Britain: we can do better than rich tea biscuits.


Today I decided that life comes down to biscuit choices. Really nothing says more about a person than the biscuits they chose to spend their hard-earned money on and how they chose to eat them. Do you eat your biscuits with tea? Do you dunk your biscuits in said tea? Do you dunk those crumbly oat cookies your grandma makes in your tea? And if so, why do you hate yourself? Ain’t nobody got time for that lumpy tea-pulp. Americans everywhere want to know whether you bite or twist your Oreos and British people will fight you over whether a Jaffa Cake is a biscuit or a cake (right answer: a CAKE. That gloopy, plastic, orange mess does not deserve a place at the biscuit table). Biscuits have always been a matter of national concern and it’s high time we took note of what this says about us.

If you can’t get on board with my Jaffa CAKE opinion or equating the importance of biscuit choices to voting in the general election, then I suggest you hop off this gravy train now.


Biscuits are an integral part of British culture. Everyone can remember their family’s cookie jar on the top shelf or the tartan biscuit tin that had been re-filled so many times no one could remember what it originally held. Forget decorating the tree or hanging out your stocking, it never feel like Christmas until someone cracked out the seasonal biscuit selection. Custard Creme? I’ll take that gold-wrapped, praline-filled, chocolate swirl crunch, thank you very much. Maybe I’m just really craving a chocolate digestive, but I firmly believe biscuits are to Britain what cheese is to France; no other country will ever quite understand our love for tea and biscuits, just as we will never be able to pull off wine and cheese like the French. However, a recent Waitrose survey of the nation’s biscuit habits (I told you we took this shit seriously) revealed that our biscuit preferences are leaving a lot to be desired. The results of the survey and what this says about us as a people are brilliantly laid out in this game-changing (okay now I may be getting carried away) article by Joel Golby. Regardless of your investment in the nation’s Malted Milk consumption, its nonetheless a good read. Based on our biscuit choices its fair to say that if Britain were a colour, it would beige.

So, now we know that most British people are not taking full advantage of the glorious range of biscuit choices out there. Beyond pitying the nation’s taste buds, this is a worrying example of just how far conformity stretches here. Before shutting your laptops and dismissing this as the ravings of a cookie-craving lunatic, ask yourself where the logic lies in choosing a biscuit which both resembles and tastes like cardboard over a chocolate-coated, caramel-filled, or pink-coloured treat? Both are unhealthy and contain little to no nutritional value whatsoever. Why not call a treat a treat and actually enjoy your snack time? The answer is depressingly simple. We’re used to it. I’ve had Rich Tea biscuits in my house ever since I can remember and am guilty of munching on them over a banana (which has more flavour for Christ’s sake) countless times. We’ve grown up with beige biscuits and so we continue to buy the beige biscuits, even passing by the triple-chocolate cookies on offer as we do so.


So what? I hear you cry. So what if we eat what we eat and like what we like? Why do you care whether I call a Jaffa Cake a biscuit and chose plain digestives over chocolate ones? Why does it matter if it tastes like cardboard I’ve never learnt to question anything ever? You probably weren’t thinking that last one. But that is what it boils down to. We are a nation of conservative traditionalists no matter what the desperately self-aware graffiti in Shoreditch tells you. We are cardboard consumers who buy the same biscuits our nan did during the war and keep electing the same two political parties we profess to hate because we’re scared of change.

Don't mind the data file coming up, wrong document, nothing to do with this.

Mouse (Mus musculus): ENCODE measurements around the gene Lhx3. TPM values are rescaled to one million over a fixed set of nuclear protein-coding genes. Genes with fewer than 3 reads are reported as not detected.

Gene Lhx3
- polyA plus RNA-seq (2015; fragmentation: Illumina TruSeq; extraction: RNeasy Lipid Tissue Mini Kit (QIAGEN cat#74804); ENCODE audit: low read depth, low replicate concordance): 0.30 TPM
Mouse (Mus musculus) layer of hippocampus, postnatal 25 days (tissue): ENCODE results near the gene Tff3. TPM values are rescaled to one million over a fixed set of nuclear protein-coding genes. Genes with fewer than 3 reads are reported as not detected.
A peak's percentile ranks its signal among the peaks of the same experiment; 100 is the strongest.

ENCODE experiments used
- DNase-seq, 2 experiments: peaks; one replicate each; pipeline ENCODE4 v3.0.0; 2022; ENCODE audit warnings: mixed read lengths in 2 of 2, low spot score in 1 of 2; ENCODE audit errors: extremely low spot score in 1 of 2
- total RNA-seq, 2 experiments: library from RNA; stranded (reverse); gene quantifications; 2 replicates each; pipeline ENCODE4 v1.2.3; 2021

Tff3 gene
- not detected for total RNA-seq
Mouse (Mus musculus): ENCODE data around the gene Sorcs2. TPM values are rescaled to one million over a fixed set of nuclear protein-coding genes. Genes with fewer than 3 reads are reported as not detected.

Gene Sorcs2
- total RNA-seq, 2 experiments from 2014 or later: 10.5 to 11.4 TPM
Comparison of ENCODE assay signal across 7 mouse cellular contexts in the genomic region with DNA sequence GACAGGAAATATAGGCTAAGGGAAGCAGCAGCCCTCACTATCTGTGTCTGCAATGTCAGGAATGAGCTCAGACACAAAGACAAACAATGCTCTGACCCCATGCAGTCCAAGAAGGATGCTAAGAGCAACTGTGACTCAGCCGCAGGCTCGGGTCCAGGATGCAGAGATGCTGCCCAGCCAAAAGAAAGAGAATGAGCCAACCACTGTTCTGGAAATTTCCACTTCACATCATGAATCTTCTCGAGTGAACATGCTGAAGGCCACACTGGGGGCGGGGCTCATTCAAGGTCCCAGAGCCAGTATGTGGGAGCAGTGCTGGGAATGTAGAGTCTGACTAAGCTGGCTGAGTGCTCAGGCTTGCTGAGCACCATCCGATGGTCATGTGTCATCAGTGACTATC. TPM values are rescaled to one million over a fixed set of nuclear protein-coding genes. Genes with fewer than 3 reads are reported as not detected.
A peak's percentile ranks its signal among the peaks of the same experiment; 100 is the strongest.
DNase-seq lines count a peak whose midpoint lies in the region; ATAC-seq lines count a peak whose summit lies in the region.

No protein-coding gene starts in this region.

British Beige Conformity (the true BBC, if you will) has us believing that we do not have the power to change anything, that society’s course was determined years before we were born and we are just another wave in a sea of people all being controlled by the same current. Malted Milk are the norm and we’ve never questioned why. Media outlets raved about Gogglebox so we don’t question why the fuck we’re willing to waste our valuable time watching other people watch TV. Only Tory and Labour have a chance of getting elected so you have to pick a side regardless of how much you prefer the policies of the Green Party, Lib Dems, or UKIP (I’m trying to be unbiased but if you actually vote UKIP you can slither away from my blog right now, ta). Most British people regard their right to vote like an award for participation: a nice little acknowledgement of their existence but, ultimately, meaningless. Picture the average British person today. They’re probably curled up in their armchair with a brew and a packet of Walker’s Shortbread, trying to fill the hole the finale of Great British Bake Off has left in their lives with re-runs of Come Dine With Me and moaning about the government they probably couldn’t even be bothered to vote against. We as a nation need a serious shaking. My point is that we are all having shit shoved down our throats regardless of whether it’s in the form of biscuits, television, or politics. And we can either mindlessly adopt the rich tea brigade’s googlebox approach to life and accept it or we can grab the metaphorical chocolate chip cookie with both hands and ingest all the sugar-coated junk that is our socio-political landscape knowingly and, hopefully, critically.


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